When I knew her, she wasn’t an antismoker. She didn’t smoke, but she didn’t have an antismoking bone in her body. But she was being paid to do antismoking work. And she probably believed she was doing something good in Public Health. She was an employee. And she did what she was paid to do. That’s how it is with employees. They do what they’re paid to do. It’s what I did when I was an employee. I never asked too many questions about what I was doing. I always took it for granted that it was all perfectly legal and above board. When I worked in computing, I was told that there was pots of money in weapons development, but I always worked on civilian projects. I would have had qualms about doing weapons development, I think.
And the same is probably true of Deborah Arnott, who – unlike my holiday companion – used once to be a smoker. She’s doing a job. A very well paid job. And she does her job very well. She may well be no more an antismoker than my holiday companion was. Maybe she once even had lots of smoking friends (although I doubt she does now).
If you’re an employee, you’re not really likely to be fully committed to your job. Because the only real reason you’re doing it is to earn the money. And part of doing any job is making a show of believing that it’s a job worth doing, and that the product the company sells is something well worth buying. I once deeply shocked my co-workers in a computing company by declaring that a rival product was a much better one than ours. Or at least was going to sell a lot more than ours ever would (and I was right: it did).
The Tobacco Control Industry probably has a big (and growing) problem motivating its employees. It’s the same problem in every industry with lots of employees. The employees are basically doing the job in order to earn the money. They wouldn’t do it otherwise. They’re not, for the most part, True Believers in The Product whatever it happens to be – soap, cupcakes, or video games. And in the case of Tobacco Control, where the “product” is essentially the extermination of all smokers, there are probably very few True Believers. Did my friend in Smoking Cessation want to exterminate me? Certainly not. But it was what her job was all about, even if she felt she was simply “helping” smokers like me to stop smoking.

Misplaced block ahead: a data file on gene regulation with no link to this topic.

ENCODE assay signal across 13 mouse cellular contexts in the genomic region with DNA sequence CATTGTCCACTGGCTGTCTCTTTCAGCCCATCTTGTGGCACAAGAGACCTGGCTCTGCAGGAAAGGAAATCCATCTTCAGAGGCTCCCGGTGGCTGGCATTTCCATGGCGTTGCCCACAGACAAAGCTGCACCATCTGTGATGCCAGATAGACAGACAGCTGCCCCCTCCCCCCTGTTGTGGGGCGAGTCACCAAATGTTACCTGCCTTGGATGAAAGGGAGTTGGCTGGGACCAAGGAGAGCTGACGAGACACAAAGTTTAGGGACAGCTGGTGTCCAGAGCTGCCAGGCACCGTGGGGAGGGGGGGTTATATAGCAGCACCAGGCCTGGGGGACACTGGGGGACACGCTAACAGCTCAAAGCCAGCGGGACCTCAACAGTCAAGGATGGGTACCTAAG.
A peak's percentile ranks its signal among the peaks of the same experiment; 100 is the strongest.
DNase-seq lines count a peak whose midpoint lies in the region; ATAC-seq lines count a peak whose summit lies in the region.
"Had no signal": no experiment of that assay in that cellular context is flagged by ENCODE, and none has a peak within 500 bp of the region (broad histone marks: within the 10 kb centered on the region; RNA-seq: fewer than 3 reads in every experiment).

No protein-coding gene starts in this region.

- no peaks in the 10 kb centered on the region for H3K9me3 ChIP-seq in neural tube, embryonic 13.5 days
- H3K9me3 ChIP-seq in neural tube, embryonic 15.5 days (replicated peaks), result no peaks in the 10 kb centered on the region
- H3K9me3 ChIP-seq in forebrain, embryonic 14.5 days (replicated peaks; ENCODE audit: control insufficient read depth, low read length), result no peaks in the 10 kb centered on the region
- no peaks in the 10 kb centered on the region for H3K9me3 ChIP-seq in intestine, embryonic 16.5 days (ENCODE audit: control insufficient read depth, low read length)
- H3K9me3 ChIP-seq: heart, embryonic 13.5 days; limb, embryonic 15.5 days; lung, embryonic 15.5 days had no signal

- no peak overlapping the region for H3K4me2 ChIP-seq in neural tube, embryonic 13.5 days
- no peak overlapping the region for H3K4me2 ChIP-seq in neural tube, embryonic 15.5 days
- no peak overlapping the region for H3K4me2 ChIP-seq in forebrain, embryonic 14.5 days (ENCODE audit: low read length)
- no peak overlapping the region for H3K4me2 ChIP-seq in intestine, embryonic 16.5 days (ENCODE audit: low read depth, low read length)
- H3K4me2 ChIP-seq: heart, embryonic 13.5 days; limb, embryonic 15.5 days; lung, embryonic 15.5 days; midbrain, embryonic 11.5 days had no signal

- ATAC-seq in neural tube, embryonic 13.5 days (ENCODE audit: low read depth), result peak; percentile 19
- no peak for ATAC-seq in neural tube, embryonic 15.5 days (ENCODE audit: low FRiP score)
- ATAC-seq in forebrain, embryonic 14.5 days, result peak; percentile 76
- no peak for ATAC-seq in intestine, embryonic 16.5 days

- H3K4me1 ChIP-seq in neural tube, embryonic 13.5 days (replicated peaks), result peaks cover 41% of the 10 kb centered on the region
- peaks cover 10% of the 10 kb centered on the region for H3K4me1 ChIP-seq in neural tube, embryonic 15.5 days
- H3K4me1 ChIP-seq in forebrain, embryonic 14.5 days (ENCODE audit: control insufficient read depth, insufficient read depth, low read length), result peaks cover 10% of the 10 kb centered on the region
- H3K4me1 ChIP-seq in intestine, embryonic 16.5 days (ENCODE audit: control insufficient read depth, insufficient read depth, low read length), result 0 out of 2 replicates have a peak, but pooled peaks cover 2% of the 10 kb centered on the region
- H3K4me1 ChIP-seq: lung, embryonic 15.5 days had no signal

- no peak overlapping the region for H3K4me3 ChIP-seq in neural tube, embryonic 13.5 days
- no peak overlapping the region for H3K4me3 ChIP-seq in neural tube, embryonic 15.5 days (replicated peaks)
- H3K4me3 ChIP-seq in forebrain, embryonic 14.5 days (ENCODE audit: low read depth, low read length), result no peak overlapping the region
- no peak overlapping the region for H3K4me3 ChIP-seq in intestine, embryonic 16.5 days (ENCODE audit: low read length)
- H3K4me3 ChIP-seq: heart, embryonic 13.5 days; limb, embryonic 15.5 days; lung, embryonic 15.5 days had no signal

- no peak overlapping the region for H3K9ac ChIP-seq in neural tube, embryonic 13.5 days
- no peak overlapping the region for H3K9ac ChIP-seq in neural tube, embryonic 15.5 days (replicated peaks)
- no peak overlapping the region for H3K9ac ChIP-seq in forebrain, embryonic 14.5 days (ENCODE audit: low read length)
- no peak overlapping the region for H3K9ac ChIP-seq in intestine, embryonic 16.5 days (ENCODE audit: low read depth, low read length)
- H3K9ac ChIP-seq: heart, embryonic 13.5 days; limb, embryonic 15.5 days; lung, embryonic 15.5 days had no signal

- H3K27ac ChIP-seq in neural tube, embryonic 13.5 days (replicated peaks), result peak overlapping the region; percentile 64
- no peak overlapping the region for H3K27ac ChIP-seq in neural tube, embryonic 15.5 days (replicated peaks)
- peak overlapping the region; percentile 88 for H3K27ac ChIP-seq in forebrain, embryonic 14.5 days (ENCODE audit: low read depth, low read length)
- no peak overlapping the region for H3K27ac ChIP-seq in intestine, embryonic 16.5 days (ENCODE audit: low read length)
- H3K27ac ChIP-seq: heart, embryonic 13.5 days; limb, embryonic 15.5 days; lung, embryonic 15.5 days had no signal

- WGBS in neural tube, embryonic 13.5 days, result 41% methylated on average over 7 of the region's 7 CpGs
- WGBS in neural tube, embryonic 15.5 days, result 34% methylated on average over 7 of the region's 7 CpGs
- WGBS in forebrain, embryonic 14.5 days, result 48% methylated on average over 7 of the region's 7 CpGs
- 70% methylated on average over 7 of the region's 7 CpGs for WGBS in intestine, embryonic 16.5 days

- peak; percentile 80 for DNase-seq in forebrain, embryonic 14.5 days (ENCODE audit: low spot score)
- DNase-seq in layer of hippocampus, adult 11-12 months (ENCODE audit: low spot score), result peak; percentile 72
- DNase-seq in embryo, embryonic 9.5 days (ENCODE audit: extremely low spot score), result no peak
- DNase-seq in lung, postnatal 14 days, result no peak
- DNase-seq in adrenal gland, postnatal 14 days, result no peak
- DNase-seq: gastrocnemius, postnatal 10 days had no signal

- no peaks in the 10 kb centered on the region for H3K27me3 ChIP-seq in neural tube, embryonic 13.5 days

The Tobacco Control Industry is also just a huge extortion racket that goes round robbing and demonising and excluding smokers. It’s a sort of Mafia. But it’s a Mafia in which everyone believes, or tries to believe, that they’re “helping” smokers, and “improving Public Health”. Once the employees stop believing that lie, and start realising that they’re doing far more harm than good, they’ll start looking for new jobs in different industries.
The smokers in the trenches opposite have the opposite problem. There’s no money whatsoever in fighting Tobacco Control. So you have to be highly motivated to do anything at all. You have to be – like me – filled with burning rage. Or burning something. Because if you don’t have some burning something in you, you’re not going to do anything. And that’s probably why there are relatively few people like me. Most smokers simply aren’t motivated enough, driven enough, to do anything.
However, the more that the mercenaries in Tobacco Control adversely impact smokers’ lives, the more smokers will be motivated to fight back. So the more successful Tobacco Control is in banning smoking, raising taxes on tobacco, and making life harder and harder for smokers, the more smokers will become motivated to fight back – voluntarily, purely out of personal conviction. And the more that smokers fight back, the harder it’ll become for the unmotivated employees in Tobacco Control to justify to themselves the morality of what they’re doing. They’ll probably ask to be paid more. Or they’ll need more pep talks at their regular conferences. They’ll be assailed by mounting doubts.
In this manner, a growing volunteer army of smokers will confront the mercenary armies of Tobacco Control. And this irregular army will enjoy rising morale just as Tobacco Control’s morale is faltering. It’s already beginning to happen.
And in the end the irregular army will defeat the mercenaries.